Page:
For 100 years, The First Baptist Church of Venice has called Venice home but a fire this week threatened to destroy a century’s worth of history. And residents believe it wasn’t accidental.

Los Angeles Fire Department officials responded to a fire near the location after receiving reports of a structure fire, LAFD spokesman Brian Humphrey said. “Our units arrived quickly to find fire at the rear of the structure. It was described as rubbish from part of a homeless encampment. There were no reports of any injuries, and firefighters had the flames extinguished fully at 1:26 a.m.”

Miguel Bravo is a local Venice resident who has spent the last few months organizing clean-ups and rallies at the local church alongside others who are part of the SaveVenice collective, which was formed shortly after the building was sold in 2017 to publishing entrepreneur Jay Penske.

“Obviously, we’ve been battling the Penskes for the last two-and-a-half years to hold them off from building a mansion here because we feel the sale of the church properties here was done unscrupulously, so there’s been a lot of controversial and political shenanigans here recently,” Bravo said, detailing how developers will often leave a property in disrepair so they have an excuse to tear it down. “So, we did a major cleanup to the front areas of the property a couple weeks ago and we’ve done it a few times since. We’ve really been fighting for this church and we are actually starting to get some traction going.”

The church and the efforts of local residents were recently profiled by National Geographic, “and it’s just sad because the way it’s looking — what we know so far — is there was a homeless guy in the back. He’s relatively new in the area, according to the guys who usually stay around there, and they say he deliberately started a fire in the back.”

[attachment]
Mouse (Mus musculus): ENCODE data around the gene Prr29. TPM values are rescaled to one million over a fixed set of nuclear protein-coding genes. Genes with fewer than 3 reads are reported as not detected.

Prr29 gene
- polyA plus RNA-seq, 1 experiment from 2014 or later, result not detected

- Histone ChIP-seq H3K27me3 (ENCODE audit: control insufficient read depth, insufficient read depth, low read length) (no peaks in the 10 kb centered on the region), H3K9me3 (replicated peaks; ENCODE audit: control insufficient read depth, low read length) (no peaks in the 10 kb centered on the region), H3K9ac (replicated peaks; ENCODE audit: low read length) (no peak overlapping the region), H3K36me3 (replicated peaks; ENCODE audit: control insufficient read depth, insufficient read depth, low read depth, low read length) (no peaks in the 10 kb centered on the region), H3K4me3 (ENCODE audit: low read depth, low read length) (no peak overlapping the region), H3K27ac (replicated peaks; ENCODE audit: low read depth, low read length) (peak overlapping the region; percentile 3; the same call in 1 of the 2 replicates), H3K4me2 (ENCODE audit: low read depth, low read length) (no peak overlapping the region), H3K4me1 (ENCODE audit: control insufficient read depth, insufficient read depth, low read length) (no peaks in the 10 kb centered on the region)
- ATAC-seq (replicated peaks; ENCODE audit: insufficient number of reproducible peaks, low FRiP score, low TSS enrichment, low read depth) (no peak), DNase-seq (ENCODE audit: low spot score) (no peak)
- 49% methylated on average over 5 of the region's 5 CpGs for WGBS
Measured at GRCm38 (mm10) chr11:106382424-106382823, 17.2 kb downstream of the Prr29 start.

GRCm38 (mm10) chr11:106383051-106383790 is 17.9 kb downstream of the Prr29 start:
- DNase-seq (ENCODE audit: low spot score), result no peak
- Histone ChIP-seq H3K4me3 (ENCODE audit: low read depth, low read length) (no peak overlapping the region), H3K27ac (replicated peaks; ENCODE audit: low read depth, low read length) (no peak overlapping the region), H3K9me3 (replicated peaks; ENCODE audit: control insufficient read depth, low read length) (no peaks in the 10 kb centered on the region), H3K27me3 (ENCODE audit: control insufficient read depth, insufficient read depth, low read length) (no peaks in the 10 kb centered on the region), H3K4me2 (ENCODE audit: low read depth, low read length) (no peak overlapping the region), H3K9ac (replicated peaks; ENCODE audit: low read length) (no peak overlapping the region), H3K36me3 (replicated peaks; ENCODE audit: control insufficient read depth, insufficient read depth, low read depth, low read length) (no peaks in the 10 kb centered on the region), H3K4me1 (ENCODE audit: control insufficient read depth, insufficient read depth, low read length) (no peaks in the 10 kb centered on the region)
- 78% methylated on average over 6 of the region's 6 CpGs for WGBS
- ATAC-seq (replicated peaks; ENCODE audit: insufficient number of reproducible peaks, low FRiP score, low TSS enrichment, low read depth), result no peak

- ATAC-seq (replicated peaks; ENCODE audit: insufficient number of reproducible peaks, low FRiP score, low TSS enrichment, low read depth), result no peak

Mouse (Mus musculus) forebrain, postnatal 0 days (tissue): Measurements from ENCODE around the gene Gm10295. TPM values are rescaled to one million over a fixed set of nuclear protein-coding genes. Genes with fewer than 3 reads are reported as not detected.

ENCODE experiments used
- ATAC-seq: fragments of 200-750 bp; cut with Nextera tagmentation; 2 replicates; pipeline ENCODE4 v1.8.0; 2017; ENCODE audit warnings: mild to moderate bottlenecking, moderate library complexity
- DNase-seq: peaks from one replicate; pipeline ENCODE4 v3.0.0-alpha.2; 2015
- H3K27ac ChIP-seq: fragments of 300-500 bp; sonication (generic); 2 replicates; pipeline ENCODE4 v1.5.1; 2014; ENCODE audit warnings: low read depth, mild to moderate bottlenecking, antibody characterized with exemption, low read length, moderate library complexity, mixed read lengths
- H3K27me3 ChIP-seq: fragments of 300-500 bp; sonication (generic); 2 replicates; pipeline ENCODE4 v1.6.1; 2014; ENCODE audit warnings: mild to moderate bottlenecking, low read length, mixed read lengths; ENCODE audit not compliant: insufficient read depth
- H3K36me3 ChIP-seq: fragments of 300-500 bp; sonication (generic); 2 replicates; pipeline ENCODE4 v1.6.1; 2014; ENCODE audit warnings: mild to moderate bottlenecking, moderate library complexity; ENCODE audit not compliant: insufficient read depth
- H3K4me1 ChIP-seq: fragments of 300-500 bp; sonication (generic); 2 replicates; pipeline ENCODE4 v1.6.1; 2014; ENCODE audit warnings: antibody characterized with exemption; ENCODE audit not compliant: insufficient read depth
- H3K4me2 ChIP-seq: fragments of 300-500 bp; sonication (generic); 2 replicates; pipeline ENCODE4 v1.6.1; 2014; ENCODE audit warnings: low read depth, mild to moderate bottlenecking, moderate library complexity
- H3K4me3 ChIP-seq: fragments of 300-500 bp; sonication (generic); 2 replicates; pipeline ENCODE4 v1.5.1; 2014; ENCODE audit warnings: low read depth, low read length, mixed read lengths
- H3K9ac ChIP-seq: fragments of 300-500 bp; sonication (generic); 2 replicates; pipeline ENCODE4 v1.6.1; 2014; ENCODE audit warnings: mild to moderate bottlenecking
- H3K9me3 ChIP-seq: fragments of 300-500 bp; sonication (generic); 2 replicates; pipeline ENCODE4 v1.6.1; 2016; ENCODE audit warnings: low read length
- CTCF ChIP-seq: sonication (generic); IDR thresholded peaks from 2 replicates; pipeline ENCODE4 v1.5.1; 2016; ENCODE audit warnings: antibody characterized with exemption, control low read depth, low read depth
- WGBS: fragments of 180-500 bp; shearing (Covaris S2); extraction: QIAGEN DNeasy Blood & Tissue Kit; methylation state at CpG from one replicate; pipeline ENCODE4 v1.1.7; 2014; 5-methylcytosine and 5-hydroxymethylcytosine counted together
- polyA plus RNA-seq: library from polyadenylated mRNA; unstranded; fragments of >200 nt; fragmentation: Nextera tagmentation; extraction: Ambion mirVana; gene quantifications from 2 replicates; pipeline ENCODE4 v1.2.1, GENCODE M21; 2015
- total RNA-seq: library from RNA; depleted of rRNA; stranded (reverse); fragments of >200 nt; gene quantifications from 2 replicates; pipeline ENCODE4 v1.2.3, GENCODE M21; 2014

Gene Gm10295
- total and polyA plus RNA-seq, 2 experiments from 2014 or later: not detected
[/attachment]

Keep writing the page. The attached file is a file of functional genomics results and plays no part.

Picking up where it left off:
Bravo arrived to the scene of the church around 5 a.m. Thursday to notice the church didn’t suffer any critical damage. “If the fire department hadn’t been there so quickly to put it out it, then it would definitely have been a lot worse,” he said.

“You can make a case for arson but the department said we’d have to wait as more information comes in. But we know there was this guy who came in the last week or two and set the fire up and now he’s gone,” Bravo said, mentioning he found a gas canister while he walked the property shortly after the fire.

“We’ve had some rallies here and had a lot of momentum for racial justice as we’ve tried to tie it into city policy. As I said, we were just getting momentum in the last seven, eight months or whatever it’s been now,” Bravo said, “so I don’t get why someone would try to kind of do something to sabotage that momentum.”